Caliper LS and DiscoveRx Collaborate to Offer Solutions for Cell-Based GPCR Profiling and Lead Optimization
News May 06, 2008
Caliper Life Sciences, Inc. has announced collaboration with DiscoveRx Corporation that enables functional cell-based G protein-coupled receptor (GPCR) assays from DiscoveRx to be performed on Caliper’s LabChip® platforms.
The combined offering bundles Caliper LabChip systems with DiscoveRx’s cellular assays, including PathHunter™ B Arrestin and cAMP Hunter™, to assist pharmaceutical and biotechnology researchers in more efficiently discovering GPCR drugs.
“This collaboration will expand the capability of Caliper’s LabChip technology into the dynamic GPCR drug discovery market, an opportunity with substantial potential due to the importance of GPCR drugs and the number of active R&D programs in neuroscience, cardiovascular, inflammation and other disease areas.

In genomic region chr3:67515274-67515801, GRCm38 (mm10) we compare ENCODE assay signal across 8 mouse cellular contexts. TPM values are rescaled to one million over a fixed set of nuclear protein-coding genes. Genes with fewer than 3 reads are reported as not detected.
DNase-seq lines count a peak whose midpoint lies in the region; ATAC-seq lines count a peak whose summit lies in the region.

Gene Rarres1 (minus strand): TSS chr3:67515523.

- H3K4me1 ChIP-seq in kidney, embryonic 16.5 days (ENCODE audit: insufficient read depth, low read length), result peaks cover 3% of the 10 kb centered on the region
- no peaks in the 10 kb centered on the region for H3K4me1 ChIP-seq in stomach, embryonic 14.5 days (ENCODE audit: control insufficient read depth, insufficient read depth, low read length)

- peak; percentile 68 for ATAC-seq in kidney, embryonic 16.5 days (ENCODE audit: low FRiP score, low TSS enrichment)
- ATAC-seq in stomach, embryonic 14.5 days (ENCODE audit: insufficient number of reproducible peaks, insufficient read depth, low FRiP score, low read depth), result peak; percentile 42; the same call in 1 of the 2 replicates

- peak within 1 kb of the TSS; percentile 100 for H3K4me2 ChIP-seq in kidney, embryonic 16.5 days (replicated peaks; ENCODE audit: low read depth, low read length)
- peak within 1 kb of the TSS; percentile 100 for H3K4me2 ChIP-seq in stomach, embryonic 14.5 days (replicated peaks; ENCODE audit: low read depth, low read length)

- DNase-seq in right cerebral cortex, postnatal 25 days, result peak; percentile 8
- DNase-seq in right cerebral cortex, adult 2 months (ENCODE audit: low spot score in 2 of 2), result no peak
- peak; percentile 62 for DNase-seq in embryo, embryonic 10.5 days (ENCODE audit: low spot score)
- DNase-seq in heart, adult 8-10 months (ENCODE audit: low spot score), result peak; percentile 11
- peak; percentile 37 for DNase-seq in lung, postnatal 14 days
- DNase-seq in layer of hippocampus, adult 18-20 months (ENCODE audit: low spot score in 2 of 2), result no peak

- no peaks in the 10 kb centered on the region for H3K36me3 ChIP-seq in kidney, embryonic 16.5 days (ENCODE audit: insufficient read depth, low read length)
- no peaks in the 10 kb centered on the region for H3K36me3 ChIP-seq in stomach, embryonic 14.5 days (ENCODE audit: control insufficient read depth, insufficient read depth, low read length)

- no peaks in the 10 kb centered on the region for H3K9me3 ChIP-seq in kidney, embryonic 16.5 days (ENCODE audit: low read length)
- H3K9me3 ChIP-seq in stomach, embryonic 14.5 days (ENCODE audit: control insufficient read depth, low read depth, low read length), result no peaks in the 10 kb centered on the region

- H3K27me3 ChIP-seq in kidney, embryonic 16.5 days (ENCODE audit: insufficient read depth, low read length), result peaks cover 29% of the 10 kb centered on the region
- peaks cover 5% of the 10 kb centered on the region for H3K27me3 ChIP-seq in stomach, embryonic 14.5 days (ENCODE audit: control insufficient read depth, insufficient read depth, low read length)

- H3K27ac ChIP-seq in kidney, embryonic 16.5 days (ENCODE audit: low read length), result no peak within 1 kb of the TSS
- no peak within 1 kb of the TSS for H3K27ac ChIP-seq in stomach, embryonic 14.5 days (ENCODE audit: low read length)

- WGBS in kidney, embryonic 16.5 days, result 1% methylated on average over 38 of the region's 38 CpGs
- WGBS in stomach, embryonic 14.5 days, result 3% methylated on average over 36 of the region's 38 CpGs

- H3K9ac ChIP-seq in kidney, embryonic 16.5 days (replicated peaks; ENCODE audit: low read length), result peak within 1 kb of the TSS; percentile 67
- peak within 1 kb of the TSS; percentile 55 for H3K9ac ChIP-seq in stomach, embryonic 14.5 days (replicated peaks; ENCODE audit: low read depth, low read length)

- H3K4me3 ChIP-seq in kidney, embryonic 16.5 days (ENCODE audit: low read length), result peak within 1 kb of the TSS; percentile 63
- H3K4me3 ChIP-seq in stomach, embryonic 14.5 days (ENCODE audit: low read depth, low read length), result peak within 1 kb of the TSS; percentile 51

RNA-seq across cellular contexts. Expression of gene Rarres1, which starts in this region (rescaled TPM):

Through our collaboration with DiscoveRx, we have expanded our offerings to provide researchers with the ability to prosecute GPCR targets in a functional cellular assay for lead optimization and profiling,” said Kevin Hrusovsky, CEO of Caliper Life Sciences.
“Caliper’s LabChip platform has become the new standard for kinase assays and we have broadened the platform to enable testing of phosphodiesterases, histone deacetylases (including sirtuins) proteases, phophatases and lipid modifying enzymes. The addition of cellular GPCR assays, which are a critical linkage in translational research, expands Caliper’s in vitro-in vivo bridge and should provide our customers with enhanced ability to make more informed decisions that ultimately lead to safer and more effective drugs.”
As genome editing technologies advance toward clinical therapies, they are raising hopes of a completely new way to treat disease. However, challenges need to be addressed before potential treatments can be widely used in patients. To tackle these challenges, the National Institutes of Health has launched the Somatic Cell Genome Editing program, which has awarded multiple grants including more than $3.6 million to assess the safety of genome editing in human cells and tissues.